Analysis of mobile consumer research uncovers what using a smaller sample size means to a study's statistical significance.
Editor’s note: Jacob Tucker is the senior analyst of insights and strategy for uSamp.
Insights professionals have long followed the consumer research guideline that recommends a sample size ranging from 300 to 400 to help ensure a representative and statistically reliable sampling. In many instances, that’s a large number of participants to identify, screen and qualify. It's an especially large number when you're on a tight deadline or trying to target a hard-to-reach audience. Not to mention that larger study groups translate into higher costs. Suppose, however, that you could involve fewer participants in your mobile consumer research project and still achieve the same results. At uSamp we recently considered this question by reviewing data from previous studies.
Mobile research lists instant insights and quick turnarounds among its key strengths. A common challenge mobile researchers face, however, is harvesting enough completes to satisfy questions about how representative and reliable the results truly are. Given the weight of this challenge, we decided to pose a question of our own: Might a mobile-based study comprised of a large number of respondents produce the same research conclusions as one with far fewer?
Testing data metrics
To test the question, we revisited a range of research topics, various types of survey queries and an assortment of data metrics from mobile and online studies we have conducted in the past. Through our analysis of the data we hoped to understand at what sample size the response data essentially remained the same even as we enlarged the sample.
The following tables show the minimum number of completes at which the data stopped changing in significant ways for each question type.
Each table covers five distinct studies. We sorted the data according to varying point scales and question types. Some studies included multiple questions of the same type. The numbers shown for each study reflect the point at which we discerned no significant differences in the results with a larger sample size. For example, in Study 1 of Table A, a sample larger than 30 yielded the same results for a top two-box question rated on a five-point scale. So even though the survey netted 289 completes, for this question we could have in theory stopped at 30 and drawn the same conclusions.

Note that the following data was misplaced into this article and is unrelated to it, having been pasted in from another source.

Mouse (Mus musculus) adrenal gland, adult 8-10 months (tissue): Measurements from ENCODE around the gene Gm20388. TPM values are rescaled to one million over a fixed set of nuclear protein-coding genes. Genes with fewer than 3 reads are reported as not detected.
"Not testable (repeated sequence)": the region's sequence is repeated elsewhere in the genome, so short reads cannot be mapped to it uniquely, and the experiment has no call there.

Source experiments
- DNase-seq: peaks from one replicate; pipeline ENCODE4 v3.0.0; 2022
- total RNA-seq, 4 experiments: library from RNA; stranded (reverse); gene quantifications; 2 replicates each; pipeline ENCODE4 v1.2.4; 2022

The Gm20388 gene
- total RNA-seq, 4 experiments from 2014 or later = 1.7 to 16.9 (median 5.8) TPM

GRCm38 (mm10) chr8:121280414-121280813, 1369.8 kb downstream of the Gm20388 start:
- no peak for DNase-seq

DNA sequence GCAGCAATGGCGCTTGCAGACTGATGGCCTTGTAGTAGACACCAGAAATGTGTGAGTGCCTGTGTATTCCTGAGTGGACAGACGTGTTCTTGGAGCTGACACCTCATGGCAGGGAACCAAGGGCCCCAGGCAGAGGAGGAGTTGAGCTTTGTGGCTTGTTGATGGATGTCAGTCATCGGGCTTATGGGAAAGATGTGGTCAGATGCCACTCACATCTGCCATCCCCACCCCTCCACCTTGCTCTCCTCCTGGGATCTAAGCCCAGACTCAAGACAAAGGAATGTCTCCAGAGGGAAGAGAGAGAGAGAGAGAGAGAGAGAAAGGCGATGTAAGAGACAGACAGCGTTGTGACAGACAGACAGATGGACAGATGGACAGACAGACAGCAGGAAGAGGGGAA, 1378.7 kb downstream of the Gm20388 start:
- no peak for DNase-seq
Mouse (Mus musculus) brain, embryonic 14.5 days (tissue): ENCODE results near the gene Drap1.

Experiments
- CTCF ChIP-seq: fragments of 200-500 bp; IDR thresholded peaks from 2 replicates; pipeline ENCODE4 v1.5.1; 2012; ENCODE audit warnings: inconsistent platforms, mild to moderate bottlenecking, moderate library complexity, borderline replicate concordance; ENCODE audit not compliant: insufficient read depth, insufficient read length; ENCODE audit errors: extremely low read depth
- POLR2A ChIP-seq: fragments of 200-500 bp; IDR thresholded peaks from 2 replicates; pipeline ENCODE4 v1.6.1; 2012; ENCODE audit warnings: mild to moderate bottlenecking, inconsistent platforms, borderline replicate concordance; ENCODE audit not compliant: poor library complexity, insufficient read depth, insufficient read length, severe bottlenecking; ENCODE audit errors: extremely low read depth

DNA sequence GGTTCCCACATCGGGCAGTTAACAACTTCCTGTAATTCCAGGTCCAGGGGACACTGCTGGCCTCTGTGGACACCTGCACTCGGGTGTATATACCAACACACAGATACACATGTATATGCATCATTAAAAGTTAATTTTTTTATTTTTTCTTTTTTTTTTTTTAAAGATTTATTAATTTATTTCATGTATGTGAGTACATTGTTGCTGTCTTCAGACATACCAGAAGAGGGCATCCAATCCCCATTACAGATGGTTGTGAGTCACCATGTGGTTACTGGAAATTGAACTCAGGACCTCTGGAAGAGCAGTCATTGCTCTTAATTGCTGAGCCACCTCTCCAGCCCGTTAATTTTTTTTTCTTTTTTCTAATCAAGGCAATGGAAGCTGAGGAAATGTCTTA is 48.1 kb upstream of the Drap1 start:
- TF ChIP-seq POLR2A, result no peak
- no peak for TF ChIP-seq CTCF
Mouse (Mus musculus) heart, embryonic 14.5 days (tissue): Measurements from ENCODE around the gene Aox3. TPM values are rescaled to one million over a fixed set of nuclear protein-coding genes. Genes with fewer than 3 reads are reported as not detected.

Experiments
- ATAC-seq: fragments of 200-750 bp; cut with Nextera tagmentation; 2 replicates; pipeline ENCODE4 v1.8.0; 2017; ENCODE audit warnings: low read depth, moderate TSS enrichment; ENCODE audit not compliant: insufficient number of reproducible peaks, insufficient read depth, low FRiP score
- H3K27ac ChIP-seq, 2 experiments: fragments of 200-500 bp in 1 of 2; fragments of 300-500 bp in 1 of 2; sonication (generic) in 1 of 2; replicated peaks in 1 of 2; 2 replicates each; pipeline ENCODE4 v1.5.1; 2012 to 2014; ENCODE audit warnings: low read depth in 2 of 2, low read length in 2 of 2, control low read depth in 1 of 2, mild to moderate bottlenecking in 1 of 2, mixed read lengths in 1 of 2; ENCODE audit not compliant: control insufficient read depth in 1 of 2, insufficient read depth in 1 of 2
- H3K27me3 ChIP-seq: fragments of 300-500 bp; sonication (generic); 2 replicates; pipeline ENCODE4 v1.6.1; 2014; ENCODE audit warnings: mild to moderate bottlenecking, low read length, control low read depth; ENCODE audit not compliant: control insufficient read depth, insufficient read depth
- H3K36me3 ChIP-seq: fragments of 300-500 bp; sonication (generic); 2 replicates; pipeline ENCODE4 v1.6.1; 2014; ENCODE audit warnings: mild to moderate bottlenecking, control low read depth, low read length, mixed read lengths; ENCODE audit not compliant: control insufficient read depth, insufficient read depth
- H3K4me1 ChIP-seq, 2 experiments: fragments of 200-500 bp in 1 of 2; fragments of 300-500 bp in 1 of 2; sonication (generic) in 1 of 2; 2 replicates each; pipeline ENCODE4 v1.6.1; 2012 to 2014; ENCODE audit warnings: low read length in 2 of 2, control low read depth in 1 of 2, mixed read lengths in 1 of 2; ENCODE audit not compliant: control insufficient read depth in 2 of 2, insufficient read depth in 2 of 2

As a result, we observed no statistically meaningful changes in the data for samples exceeding approximately 75 participants. In many cases, it was far fewer. Overall, for the set of mobile-based studies we reviewed, the highest threshold number we encountered was 74, while others were considerably lower. Total sample sizes for these studies varied from 114 to 377. For the online category of studies, the thresholds were higher, but still much lower than the conventional recommendation for consumer research.
Conclusions on sample size
Considering that sample size has a dramatic effect on project timelines, there are some fascinating takeaways for the research community:
- When running up against a tight deadline on a project with narrow demographic requirements, check the results you’ve collected up to that point against any incoming data and look for significant change. Depending on the project objectives, you may be able to close the study early if you have enough data to establish trends.
- If your research objectives include comparison across sub-groups, sample sizes of 30 to 50 per subgroup may actually suffice for decision-making and analytical purposes.
- If you’re working with a tight budget, conducting a study with fewer respondents can also pay off through reduced field time, costs and analysis labor (particularly in the case of rich media and open-ended coding).
It's important to note that our intention was not to overturn decades of research regarding statistical significance.1 It is not suggesting that a sample size of 75 is necessarily representative of the population. Rather, we hoped to give researchers confidence that when project specifications make obtaining large sample sizes difficult, they can still draw meaningful conclusions from the data. We believe these observations suggest interesting implications for researchers pursuing certain kinds of studies, including mobile-based research.
1The meaning of statistical significance in consumer research is a topic of lively debate. See, for example, What Every Researcher Should Know About Statistical Significance, DataStar, Inc. (GreenBook, The Guide for Buyers of Market Research)